Unions look for careful planning in visa reform
The Australian Council of Trade Unions has proposed a re-assessment of certain visa rules, in an effort to help the very youngest members of the workforce.
ACTU president Ged Kearney says the working holiday visa programs currently under Government consideration should not have a negative effect on teenage unemployment rates.
“Before we just jump into... saying; 'Well let's open up the holiday visa program... and allow all those young people in Europe to come to Australia', we have to stop and just have a think about what is the impact that will have on our economy; what is the impact of that on our young people?
“If you look at just unemployed teenagers who are looking for full time work - that's up to 19 years of age, it's rising well toward 25 per cent unemployment,” Ms Kearney said.
Dr Bob Birrell, a demographic researcher from Monash University, agrees.
He says significant changes are needed, and soon, as young foreign workers stream to Australia at an increasing rate.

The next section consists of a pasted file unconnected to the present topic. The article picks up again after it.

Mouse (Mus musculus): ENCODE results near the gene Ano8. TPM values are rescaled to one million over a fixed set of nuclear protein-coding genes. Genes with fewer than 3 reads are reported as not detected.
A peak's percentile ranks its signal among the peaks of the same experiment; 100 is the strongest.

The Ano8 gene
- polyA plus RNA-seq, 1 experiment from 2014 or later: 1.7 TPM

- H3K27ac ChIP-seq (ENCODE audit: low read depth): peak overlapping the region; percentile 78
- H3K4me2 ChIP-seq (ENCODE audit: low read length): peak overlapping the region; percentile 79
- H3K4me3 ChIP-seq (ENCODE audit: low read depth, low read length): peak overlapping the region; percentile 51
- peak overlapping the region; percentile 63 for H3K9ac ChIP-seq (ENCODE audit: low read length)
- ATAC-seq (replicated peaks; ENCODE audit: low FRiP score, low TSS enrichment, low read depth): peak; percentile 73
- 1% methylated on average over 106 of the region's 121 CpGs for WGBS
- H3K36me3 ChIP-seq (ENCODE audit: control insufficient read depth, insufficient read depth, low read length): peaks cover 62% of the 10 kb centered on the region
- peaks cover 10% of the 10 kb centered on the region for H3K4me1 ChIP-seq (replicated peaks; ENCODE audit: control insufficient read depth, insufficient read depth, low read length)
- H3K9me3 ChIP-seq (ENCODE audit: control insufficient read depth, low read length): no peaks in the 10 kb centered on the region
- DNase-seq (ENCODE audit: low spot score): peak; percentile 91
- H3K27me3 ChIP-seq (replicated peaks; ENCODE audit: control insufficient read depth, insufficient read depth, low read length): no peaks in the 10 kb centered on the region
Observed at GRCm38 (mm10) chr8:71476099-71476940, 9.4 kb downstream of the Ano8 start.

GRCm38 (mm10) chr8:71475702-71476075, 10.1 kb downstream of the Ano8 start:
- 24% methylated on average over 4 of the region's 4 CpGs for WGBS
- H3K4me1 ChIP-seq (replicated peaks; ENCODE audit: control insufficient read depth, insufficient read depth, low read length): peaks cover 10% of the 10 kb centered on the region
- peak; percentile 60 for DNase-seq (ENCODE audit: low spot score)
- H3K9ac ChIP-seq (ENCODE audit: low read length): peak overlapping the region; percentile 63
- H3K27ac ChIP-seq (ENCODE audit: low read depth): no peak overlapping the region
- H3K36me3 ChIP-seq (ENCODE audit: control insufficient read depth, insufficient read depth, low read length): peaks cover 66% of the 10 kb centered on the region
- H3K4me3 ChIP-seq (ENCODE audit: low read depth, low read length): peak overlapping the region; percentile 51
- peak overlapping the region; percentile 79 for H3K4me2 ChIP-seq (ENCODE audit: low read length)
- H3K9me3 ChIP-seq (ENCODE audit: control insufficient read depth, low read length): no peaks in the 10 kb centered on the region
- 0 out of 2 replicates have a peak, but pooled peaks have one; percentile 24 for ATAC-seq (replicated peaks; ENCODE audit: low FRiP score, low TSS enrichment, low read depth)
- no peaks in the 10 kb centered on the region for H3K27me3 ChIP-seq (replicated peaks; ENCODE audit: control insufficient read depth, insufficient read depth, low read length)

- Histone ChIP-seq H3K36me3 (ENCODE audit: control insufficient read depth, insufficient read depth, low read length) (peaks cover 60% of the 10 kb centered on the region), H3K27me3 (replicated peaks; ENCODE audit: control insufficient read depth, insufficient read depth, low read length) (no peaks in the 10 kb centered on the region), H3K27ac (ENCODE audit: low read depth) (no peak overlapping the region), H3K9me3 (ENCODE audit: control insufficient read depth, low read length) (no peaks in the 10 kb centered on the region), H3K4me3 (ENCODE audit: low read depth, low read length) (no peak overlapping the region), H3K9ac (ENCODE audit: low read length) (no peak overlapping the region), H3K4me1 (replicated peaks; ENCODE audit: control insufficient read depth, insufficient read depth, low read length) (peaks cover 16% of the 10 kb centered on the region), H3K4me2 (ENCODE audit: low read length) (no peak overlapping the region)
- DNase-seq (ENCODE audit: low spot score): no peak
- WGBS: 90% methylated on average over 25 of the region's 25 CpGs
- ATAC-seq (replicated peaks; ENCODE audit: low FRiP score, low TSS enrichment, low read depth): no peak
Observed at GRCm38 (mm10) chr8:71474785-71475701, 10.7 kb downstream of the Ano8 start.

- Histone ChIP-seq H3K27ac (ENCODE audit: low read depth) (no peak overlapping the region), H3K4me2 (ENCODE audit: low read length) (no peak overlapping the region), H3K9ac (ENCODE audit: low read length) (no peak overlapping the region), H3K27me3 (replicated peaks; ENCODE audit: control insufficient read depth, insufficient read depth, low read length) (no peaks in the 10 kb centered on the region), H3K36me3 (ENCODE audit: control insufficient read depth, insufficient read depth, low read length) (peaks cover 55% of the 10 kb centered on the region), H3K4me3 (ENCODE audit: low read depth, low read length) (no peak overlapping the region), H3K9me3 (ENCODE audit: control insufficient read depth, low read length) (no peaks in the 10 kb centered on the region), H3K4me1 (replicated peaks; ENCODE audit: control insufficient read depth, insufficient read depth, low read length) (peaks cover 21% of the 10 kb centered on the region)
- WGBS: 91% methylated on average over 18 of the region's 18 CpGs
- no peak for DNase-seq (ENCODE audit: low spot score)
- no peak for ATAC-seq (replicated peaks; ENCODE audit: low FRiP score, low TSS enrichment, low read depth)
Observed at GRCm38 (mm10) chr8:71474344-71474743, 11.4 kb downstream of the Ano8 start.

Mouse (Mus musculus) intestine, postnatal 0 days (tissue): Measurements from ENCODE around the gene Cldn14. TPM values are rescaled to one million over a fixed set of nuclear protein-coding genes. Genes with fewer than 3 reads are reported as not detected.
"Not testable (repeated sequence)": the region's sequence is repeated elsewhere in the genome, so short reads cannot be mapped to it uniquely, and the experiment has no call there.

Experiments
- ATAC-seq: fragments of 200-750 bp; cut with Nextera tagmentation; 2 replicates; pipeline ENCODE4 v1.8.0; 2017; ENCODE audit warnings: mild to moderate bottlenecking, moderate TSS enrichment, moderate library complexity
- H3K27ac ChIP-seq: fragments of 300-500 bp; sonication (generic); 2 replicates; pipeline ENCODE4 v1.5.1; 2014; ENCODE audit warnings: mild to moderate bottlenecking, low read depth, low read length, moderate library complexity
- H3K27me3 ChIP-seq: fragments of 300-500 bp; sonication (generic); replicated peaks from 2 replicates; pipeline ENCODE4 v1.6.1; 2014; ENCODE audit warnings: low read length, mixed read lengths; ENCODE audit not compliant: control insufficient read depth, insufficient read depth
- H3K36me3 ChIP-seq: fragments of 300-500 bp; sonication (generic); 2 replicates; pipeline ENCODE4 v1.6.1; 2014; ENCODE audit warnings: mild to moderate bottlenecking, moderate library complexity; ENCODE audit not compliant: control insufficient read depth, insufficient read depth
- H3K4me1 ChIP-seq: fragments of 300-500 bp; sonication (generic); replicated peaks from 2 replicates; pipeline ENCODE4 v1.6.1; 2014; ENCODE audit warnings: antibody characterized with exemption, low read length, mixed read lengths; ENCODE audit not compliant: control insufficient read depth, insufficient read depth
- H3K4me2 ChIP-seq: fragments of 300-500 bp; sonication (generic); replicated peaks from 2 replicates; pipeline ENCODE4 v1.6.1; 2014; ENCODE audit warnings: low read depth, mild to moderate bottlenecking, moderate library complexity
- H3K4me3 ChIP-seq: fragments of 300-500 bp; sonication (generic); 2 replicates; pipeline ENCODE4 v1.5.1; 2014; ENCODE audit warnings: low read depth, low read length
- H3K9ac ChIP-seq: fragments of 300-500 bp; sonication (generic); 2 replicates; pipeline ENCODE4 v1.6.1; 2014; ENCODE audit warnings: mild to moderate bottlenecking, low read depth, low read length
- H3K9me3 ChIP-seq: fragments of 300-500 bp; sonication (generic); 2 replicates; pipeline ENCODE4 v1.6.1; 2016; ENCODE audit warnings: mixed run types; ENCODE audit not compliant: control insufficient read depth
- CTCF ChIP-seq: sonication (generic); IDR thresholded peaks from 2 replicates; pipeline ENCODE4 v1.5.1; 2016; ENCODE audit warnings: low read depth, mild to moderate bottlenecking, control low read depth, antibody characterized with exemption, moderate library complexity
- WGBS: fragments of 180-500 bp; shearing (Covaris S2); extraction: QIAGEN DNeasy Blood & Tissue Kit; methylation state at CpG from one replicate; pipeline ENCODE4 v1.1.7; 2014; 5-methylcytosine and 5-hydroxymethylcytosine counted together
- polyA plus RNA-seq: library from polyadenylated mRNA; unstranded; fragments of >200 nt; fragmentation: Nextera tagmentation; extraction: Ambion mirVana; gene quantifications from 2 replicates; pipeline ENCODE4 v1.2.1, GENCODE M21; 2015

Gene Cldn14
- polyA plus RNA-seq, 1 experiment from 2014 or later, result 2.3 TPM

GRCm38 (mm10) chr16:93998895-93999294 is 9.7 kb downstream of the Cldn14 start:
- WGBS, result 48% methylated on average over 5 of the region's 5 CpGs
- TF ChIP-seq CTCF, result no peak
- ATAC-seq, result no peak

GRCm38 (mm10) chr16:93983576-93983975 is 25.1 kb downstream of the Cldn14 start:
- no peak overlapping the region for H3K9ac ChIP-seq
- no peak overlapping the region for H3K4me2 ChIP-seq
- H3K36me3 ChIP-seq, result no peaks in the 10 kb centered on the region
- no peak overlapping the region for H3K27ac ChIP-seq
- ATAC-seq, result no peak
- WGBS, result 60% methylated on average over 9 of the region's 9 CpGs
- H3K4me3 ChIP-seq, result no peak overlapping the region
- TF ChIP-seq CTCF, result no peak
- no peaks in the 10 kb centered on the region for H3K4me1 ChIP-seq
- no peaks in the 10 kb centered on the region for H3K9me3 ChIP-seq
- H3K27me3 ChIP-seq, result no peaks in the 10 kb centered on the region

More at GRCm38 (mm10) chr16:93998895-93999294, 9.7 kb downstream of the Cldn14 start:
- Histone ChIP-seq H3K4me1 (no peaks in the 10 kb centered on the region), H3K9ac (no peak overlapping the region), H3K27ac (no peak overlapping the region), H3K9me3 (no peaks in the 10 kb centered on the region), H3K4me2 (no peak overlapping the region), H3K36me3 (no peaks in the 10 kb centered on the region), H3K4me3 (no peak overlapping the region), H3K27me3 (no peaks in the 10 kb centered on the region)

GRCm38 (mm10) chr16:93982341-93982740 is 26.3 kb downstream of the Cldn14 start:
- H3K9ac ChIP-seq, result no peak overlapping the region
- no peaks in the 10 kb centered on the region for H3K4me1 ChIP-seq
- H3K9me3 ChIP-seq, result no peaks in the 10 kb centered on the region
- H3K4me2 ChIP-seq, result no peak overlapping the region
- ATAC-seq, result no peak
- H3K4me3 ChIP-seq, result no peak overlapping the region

“We've seen a huge increase in the number of working holiday visas,” Dr Birrell said.
“There's a vast imbalance between the number of working holiday-makers coming here versus Australians who are taking advantage of the reciprocal rights overseas.”
“Employers, because there are so many people looking for such work, are able to bargain down the terms and conditions for these jobs so it really has a nasty effect on these labour markets and a serious problem for many young people.”
Dr Birrell said that new working holiday agreements with about a dozen countries, which the Federal Government is looking to sign soon, will lead to even more people flooding out of countries such as Spain, where youth unemployment is above 50 per cent.
“They're showing no concern whatsoever for the plight of young people who are disadvantaged by this,” he said.
Youth Hostel Australia chief executive Julian Ledger disagrees, saying that working holiday-makers actually create jobs by boosting the economy.
He also said there is no evidence of people on such visas driving down wages – as most know their entitlements.